After all, the Buddha himself started out making a lot of mistakes in his practice: all those years of self affliction, extreme austerities, six years of a big mistake. And imagine the pride that went along with that. He was able to do without all kinds of pleasures, all kinds of comforts. He practically starved himself to death. He held his breath until he went unconscious. He ate so little food that just with the effort of urinating or defecating, he would fall over. He was so weak and thin.

And in a case like that, what keeps you going? Usually, a strong sense of pride: You can do without things other people can’t do without. But finally the Buddha was able to overcome his pride and realize that there was something wrong with what he was doing. This couldn’t be the right way. There had to be another way. And he totally changed his understanding of the practice, totally changed the way he practiced. As a result, he was able to find the way out of suffering.

So as we practice in our imperfect ways, it’s good to remind ourselves that the Buddha himself started out imperfect as well. As we make mistakes, it’s good to remind ourselves that the Buddha made mistakes, too, but he also pointed the way out of your mistakes. You can change the way you act, and it’s important that you do because your actions shape your life. The pleasure and pain you experience in life comes from your actions, not from anything you innately are. So when you notice that there are problems in your life, look here at what you’re doing. What are your intentions? What are your actions? What can you change?

This requires that you be very honest with yourself, that you have the integrity to admit your mistakes, to see the connection between your intentions and the results of your actions, and the compassion, both for yourself and the people around you, not to want to cause harm. Once you’ve developed this integrity in your day-to-day life, then it’s a lot easier to bring the integrity into your meditation, because integrity lies at the basis of meditating well, too. This is why the precepts are so important. They develop this quality of integrity. If you can’t be honest with yourself on the blatant level, then it’s very hard to be honest with yourself on the subtle level of the practice.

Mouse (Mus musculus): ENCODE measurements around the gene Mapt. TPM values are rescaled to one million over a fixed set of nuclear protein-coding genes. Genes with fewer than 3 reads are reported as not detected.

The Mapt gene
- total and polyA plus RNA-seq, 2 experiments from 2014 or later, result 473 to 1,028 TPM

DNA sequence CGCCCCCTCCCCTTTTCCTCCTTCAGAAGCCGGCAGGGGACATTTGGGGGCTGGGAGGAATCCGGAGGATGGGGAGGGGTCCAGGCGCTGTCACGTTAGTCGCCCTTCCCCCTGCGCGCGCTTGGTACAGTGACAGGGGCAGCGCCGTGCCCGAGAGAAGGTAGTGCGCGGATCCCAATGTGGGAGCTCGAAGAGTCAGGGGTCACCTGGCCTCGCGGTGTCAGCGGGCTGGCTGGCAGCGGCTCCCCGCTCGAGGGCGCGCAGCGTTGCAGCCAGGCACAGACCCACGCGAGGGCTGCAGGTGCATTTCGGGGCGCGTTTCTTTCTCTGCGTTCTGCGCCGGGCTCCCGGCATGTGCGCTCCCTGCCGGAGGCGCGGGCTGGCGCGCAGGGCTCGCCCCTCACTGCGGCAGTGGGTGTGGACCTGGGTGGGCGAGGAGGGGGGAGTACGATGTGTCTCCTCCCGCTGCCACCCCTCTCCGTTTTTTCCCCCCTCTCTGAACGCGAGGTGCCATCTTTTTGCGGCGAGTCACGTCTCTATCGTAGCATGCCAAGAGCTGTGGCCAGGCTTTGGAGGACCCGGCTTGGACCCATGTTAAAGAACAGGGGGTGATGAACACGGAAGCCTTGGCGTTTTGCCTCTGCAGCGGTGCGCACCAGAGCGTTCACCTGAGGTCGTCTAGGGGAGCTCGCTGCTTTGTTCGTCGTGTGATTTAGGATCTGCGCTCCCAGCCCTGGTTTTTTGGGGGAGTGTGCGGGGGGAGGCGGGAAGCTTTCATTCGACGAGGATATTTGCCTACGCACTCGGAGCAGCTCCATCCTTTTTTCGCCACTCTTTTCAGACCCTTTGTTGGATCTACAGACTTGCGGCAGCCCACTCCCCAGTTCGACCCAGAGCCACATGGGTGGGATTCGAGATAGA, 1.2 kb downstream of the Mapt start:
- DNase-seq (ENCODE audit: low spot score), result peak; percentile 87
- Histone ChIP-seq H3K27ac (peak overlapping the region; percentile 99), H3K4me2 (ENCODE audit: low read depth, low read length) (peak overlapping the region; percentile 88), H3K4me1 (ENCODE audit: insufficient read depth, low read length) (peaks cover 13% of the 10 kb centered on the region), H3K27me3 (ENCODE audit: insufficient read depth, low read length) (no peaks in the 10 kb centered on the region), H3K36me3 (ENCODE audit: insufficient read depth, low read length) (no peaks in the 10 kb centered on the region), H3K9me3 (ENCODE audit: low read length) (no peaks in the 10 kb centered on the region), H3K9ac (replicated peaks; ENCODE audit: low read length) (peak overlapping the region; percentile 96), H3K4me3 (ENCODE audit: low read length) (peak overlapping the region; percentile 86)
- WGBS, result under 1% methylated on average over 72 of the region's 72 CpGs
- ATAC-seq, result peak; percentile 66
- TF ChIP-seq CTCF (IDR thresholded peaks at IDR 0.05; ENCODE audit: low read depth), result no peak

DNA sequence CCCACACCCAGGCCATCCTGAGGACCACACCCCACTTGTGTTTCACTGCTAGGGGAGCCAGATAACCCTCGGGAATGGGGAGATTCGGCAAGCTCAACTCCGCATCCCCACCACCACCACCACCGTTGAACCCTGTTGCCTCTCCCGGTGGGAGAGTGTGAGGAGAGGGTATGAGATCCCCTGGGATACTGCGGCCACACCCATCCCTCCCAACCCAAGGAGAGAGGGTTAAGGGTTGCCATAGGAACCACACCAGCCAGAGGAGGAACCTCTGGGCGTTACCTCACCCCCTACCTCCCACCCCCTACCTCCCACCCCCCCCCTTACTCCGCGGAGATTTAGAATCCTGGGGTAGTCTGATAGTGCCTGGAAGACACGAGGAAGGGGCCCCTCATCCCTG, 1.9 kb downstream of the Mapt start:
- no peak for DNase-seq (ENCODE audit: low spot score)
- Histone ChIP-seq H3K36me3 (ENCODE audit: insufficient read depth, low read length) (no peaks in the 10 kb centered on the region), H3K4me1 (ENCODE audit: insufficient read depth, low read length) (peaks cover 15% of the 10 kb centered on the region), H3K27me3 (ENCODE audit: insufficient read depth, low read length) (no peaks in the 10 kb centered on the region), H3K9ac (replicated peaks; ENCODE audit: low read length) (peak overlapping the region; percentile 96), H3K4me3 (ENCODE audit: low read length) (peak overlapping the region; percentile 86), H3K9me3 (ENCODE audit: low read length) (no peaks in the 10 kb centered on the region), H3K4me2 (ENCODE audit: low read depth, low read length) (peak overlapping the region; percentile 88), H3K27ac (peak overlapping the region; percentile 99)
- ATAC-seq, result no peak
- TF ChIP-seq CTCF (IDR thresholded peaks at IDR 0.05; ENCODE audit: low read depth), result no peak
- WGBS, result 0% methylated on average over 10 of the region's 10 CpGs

So it’s good to keep reflecting on those instructions to Rahula, because they focus on the basic principle that underlies everything in the practice: Your actions are important, so be very careful. At the end of the Buddha’s teaching career, he closed with the words, “Bring your practice to completion through heedfulness.” What does it mean to be heedful? It means that you have to be very careful about what you do, because what you do does make a difference, and it does make a difference to be heedful. If everything were totally predetermined by some principle of fate or iron-clad causality, nothing would make any difference at all, and the Buddha wouldn’t have had any reason to teach. Or if your actions didn’t really make a difference, there would be no reason to be heedful. But they do make a difference. And the care you take in looking at your intentions and looking at the results of your actions: That’s what determines whether you’ll be able to complete the path or not.

So when you’re looking for a Buddhist principle to apply in all areas, this is it: Be careful about what you do, be heedful about what you do, because it makes an important difference in your life.